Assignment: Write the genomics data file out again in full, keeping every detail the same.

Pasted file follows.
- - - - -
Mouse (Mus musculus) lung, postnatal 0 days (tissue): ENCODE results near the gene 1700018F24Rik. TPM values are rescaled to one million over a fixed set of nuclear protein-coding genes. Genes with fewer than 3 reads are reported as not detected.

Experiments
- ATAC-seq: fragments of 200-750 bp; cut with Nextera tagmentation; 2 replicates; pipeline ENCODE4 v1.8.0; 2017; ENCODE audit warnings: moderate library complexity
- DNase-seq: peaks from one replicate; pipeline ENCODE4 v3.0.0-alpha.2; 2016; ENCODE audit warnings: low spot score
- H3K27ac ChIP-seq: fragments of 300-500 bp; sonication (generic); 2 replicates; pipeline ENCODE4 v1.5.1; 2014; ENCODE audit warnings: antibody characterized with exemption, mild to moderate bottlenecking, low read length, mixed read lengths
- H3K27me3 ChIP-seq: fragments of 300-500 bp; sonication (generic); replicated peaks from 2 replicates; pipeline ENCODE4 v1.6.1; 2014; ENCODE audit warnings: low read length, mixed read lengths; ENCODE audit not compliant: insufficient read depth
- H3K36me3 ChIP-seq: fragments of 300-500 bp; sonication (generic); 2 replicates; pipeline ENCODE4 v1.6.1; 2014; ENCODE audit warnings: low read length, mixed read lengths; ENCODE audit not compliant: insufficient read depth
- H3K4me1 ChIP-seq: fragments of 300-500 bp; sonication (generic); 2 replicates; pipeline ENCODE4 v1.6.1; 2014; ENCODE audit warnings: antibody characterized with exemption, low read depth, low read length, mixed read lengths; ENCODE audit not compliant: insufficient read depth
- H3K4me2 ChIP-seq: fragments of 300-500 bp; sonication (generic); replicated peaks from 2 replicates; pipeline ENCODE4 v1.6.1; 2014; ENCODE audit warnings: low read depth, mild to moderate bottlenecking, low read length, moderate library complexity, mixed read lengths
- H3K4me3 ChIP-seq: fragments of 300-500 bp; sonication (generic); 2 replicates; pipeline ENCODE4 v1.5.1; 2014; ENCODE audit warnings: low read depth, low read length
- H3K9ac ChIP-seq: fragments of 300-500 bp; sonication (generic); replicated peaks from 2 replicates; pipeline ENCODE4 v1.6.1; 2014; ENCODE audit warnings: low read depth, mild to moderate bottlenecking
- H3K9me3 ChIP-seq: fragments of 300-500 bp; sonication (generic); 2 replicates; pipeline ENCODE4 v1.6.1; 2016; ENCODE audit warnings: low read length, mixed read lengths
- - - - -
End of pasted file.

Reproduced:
Mouse (Mus musculus) lung, postnatal 0 days (tissue): ENCODE results near the gene 1700018F24Rik. TPM values are rescaled to one million over a fixed set of nuclear protein-coding genes. Genes with fewer than 3 reads are reported as not detected.

Experiments
- ATAC-seq: fragments of 200-750 bp; cut with Nextera tagmentation; 2 replicates; pipeline ENCODE4 v1.8.0; 2017; ENCODE audit warnings: moderate library complexity
- DNase-seq: peaks from one replicate; pipeline ENCODE4 v3.0.0-alpha.2; 2016; ENCODE audit warnings: low spot score
- H3K27ac ChIP-seq: fragments of 300-500 bp; sonication (generic); 2 replicates; pipeline ENCODE4 v1.5.1; 2014; ENCODE audit warnings: antibody characterized with exemption, mild to moderate bottlenecking, low read length, mixed read lengths
- H3K27me3 ChIP-seq: fragments of 300-500 bp; sonication (generic); replicated peaks from 2 replicates; pipeline ENCODE4 v1.6.1; 2014; ENCODE audit warnings: low read length, mixed read lengths; ENCODE audit not compliant: insufficient read depth
- H3K36me3 ChIP-seq: fragments of 300-500 bp; sonication (generic); 2 replicates; pipeline ENCODE4 v1.6.1; 2014; ENCODE audit warnings: low read length, mixed read lengths; ENCODE audit not compliant: insufficient read depth
- H3K4me1 ChIP-seq: fragments of 300-500 bp; sonication (generic); 2 replicates; pipeline ENCODE4 v1.6.1; 2014; ENCODE audit warnings: antibody characterized with exemption, low read depth, low read length, mixed read lengths; ENCODE audit not compliant: insufficient read depth
- H3K4me2 ChIP-seq: fragments of 300-500 bp; sonication (generic); replicated peaks from 2 replicates; pipeline ENCODE4 v1.6.1; 2014; ENCODE audit warnings: low read depth, mild to moderate bottlenecking, low read length, moderate library complexity, mixed read lengths
- H3K4me3 ChIP-seq: fragments of 300-500 bp; sonication (generic); 2 replicates; pipeline ENCODE4 v1.5.1; 2014; ENCODE audit warnings: low read depth, low read length
- H3K9ac ChIP-seq: fragments of 300-500 bp; sonication (generic); replicated peaks from 2 replicates; pipeline ENCODE4 v1.6.1; 2014; ENCODE audit warnings: low read depth, mild to moderate bottlenecking
- H3K9me3 ChIP-seq: fragments of 300-500 bp; sonication (generic); 2 replicates; pipeline ENCODE4 v1.6.1; 2016; ENCODE audit warnings: low read length, mixed read lengths